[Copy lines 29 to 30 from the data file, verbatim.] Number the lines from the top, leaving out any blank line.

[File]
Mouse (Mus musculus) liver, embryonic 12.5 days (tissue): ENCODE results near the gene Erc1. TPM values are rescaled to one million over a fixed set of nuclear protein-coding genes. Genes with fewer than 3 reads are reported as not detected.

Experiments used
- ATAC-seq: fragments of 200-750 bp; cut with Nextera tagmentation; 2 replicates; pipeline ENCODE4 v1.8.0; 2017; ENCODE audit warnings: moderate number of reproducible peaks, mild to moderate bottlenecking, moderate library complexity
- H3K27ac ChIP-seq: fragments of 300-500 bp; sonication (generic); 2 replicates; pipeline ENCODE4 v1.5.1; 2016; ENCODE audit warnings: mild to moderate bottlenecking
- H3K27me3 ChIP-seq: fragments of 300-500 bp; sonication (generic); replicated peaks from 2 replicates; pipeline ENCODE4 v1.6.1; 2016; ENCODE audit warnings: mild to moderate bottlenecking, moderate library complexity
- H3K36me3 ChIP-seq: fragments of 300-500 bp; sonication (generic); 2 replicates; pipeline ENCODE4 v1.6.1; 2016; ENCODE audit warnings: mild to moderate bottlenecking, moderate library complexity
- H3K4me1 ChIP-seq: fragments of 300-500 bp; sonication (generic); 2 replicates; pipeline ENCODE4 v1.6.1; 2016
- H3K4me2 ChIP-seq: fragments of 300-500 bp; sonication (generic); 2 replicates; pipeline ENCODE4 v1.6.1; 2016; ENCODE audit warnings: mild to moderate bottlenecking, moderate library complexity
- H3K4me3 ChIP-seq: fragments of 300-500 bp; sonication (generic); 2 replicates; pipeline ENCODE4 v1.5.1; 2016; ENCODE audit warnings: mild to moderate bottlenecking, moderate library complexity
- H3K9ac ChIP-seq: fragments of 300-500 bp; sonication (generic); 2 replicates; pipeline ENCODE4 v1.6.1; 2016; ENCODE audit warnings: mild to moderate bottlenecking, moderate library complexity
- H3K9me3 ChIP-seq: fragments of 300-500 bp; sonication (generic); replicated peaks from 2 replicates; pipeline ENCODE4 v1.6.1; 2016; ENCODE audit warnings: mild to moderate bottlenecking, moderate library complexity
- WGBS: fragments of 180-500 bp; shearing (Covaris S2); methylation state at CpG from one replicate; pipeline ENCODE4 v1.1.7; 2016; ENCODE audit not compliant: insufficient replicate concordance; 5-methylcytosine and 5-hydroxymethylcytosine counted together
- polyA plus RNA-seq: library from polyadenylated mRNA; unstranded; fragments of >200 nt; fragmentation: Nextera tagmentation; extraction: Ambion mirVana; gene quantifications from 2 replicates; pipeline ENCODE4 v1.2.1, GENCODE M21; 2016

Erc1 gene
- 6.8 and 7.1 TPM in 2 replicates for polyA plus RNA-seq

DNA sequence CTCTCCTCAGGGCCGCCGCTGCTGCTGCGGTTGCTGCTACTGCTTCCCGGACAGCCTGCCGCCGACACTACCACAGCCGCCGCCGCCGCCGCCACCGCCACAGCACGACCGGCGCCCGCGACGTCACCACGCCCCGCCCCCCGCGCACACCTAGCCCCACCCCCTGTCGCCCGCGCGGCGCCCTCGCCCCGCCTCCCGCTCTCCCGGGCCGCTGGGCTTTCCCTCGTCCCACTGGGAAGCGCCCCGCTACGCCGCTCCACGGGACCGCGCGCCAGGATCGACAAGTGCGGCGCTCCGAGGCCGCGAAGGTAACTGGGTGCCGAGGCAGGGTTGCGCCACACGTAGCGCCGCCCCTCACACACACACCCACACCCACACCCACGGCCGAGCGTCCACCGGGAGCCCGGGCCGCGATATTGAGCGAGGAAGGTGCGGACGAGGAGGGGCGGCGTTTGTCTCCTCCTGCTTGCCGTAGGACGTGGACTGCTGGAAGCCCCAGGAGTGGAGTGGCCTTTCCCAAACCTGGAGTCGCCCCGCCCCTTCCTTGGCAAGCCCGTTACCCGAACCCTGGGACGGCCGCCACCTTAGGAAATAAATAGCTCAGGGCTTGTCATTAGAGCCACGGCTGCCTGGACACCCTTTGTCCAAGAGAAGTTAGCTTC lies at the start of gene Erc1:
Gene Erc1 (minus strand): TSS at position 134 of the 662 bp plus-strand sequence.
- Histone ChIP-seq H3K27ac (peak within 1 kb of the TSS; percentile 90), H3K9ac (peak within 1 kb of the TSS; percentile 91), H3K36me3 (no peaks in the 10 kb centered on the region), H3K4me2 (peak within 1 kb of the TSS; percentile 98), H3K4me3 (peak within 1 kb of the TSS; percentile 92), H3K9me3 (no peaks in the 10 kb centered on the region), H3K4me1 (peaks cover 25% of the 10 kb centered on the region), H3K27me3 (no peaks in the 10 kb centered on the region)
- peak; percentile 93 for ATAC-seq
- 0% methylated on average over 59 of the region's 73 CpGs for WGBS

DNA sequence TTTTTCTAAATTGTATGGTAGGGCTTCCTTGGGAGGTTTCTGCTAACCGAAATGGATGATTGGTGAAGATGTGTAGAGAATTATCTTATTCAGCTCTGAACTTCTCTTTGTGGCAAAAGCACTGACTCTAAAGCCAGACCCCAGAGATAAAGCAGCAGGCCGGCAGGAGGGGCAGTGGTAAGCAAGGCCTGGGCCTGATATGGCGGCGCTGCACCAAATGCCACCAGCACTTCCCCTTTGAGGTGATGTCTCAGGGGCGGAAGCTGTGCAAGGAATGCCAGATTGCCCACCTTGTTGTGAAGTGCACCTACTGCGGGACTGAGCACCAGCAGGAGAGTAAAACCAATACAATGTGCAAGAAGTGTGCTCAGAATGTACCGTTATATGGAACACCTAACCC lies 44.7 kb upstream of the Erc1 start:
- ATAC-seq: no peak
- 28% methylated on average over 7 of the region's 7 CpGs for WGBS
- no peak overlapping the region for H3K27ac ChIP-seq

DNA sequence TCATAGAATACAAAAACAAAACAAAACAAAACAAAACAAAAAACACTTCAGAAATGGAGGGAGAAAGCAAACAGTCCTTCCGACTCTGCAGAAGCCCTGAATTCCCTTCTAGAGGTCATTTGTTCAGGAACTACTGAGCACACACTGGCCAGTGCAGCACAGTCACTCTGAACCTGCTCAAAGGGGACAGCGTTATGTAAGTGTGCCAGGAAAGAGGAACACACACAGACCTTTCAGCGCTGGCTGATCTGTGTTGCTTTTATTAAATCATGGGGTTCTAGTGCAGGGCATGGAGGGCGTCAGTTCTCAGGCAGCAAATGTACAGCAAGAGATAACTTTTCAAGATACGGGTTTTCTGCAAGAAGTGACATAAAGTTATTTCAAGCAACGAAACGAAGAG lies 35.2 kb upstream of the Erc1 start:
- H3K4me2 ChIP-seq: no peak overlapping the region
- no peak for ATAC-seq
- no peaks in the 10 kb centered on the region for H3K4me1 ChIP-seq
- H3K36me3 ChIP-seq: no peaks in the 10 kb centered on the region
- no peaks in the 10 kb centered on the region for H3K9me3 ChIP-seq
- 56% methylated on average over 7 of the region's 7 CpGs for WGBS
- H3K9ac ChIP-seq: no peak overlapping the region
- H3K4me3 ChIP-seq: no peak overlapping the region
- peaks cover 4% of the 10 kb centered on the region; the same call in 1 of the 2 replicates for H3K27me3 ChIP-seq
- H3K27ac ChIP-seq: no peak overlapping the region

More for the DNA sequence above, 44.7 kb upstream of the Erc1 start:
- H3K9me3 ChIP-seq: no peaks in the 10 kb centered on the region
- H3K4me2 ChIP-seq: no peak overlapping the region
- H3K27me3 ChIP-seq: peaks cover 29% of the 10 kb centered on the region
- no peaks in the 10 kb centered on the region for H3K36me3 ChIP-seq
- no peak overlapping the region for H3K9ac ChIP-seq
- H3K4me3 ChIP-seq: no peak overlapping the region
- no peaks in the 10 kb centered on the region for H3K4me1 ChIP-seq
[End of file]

- H3K36me3 ChIP-seq: no peaks in the 10 kb centered on the region
- no peaks in the 10 kb centered on the region for H3K9me3 ChIP-seq